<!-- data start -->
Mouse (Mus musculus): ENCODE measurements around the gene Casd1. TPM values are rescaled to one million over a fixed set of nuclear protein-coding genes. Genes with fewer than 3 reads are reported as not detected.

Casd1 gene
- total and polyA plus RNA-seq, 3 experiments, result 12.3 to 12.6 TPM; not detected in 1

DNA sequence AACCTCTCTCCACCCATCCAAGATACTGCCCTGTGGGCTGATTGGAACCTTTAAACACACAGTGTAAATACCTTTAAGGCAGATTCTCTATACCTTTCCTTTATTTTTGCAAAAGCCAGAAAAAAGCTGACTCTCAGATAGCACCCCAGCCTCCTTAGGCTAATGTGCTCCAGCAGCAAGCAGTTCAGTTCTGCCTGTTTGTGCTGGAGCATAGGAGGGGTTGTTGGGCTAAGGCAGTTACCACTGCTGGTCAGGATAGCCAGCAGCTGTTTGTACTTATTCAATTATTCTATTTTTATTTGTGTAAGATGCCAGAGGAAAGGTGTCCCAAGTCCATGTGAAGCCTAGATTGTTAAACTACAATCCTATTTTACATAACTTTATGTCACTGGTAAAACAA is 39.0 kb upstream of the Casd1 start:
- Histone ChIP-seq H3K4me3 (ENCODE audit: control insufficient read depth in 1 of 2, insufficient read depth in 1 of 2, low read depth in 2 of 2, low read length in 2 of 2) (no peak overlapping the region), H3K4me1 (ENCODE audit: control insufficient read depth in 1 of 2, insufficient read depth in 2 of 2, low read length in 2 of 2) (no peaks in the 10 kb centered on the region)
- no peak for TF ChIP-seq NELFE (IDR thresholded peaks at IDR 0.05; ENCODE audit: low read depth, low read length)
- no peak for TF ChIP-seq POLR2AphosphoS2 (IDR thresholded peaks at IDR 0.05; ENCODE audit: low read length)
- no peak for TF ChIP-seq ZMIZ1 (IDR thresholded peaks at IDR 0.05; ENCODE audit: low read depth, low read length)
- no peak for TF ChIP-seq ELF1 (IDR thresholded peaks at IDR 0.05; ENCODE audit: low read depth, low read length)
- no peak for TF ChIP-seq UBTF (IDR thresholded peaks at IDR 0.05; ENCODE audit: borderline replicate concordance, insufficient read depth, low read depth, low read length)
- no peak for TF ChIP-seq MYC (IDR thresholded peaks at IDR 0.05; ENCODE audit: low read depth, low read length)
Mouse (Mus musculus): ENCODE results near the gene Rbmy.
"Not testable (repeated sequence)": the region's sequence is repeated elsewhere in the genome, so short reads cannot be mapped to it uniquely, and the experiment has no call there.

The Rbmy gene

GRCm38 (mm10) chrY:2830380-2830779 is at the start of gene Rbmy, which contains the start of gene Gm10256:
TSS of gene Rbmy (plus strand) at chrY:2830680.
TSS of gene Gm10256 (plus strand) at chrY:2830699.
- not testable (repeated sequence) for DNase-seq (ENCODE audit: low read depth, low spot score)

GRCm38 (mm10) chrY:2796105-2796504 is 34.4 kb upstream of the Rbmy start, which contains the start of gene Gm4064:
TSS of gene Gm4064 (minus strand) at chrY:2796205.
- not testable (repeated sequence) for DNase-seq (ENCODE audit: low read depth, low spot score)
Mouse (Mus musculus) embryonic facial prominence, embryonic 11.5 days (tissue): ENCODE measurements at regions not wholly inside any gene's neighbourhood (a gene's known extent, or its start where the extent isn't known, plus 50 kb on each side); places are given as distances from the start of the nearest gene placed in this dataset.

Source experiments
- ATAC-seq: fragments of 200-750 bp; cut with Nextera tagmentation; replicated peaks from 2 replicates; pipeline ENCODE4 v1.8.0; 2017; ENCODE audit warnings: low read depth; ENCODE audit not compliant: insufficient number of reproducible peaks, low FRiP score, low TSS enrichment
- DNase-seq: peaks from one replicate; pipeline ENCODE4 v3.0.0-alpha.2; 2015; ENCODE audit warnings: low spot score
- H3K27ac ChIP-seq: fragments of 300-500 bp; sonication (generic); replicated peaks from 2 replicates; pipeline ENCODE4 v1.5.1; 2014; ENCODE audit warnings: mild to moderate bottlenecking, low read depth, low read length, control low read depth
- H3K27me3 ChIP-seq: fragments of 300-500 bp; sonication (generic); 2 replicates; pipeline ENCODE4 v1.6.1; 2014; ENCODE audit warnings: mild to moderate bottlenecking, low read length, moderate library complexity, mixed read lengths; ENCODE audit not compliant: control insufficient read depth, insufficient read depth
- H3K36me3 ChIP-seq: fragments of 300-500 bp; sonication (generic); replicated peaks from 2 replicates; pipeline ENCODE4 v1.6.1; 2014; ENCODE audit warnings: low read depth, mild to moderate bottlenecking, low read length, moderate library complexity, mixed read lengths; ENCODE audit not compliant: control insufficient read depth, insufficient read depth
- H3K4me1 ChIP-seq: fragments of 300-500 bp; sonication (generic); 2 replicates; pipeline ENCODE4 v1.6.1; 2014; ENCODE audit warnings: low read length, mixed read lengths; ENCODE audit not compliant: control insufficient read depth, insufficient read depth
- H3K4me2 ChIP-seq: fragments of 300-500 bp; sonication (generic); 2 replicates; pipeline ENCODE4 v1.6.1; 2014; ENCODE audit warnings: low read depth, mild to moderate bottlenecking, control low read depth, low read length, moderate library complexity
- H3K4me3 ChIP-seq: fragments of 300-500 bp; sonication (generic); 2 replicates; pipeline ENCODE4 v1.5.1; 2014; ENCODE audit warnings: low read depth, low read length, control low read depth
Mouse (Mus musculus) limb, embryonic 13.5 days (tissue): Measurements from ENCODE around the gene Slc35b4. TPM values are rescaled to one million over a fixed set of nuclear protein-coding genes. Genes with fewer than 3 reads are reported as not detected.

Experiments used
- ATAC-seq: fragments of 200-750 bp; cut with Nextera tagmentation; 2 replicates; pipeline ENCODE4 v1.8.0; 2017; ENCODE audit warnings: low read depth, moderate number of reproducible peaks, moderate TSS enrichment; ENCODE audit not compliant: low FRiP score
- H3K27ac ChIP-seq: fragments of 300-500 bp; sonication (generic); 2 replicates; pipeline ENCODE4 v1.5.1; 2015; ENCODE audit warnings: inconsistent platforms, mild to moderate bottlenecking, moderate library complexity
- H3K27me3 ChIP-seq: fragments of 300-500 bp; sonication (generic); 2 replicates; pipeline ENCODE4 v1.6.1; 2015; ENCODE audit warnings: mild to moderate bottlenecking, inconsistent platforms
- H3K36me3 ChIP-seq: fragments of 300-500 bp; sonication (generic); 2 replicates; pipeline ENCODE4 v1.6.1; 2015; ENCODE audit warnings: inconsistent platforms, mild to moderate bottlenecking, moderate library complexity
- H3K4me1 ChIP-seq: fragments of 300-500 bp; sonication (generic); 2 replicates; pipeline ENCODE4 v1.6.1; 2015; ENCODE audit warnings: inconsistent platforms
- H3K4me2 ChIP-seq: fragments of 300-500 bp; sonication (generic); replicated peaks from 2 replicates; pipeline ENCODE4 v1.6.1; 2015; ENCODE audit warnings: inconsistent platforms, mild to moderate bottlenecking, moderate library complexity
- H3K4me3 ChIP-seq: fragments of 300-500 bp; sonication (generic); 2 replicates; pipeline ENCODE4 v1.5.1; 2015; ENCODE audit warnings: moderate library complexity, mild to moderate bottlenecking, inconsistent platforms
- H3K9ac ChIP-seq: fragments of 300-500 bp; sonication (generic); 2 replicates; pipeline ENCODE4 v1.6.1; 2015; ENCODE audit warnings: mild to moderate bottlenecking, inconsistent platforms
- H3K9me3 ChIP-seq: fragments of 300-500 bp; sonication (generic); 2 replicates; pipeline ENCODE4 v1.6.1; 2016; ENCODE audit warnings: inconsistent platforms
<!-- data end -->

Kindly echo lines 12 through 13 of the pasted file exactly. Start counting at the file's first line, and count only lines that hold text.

Mouse (Mus musculus): ENCODE results near the gene Rbmy.
"Not testable (repeated sequence)": the region's sequence is repeated elsewhere in the genome, so short reads cannot be mapped to it uniquely, and the experiment has no call there.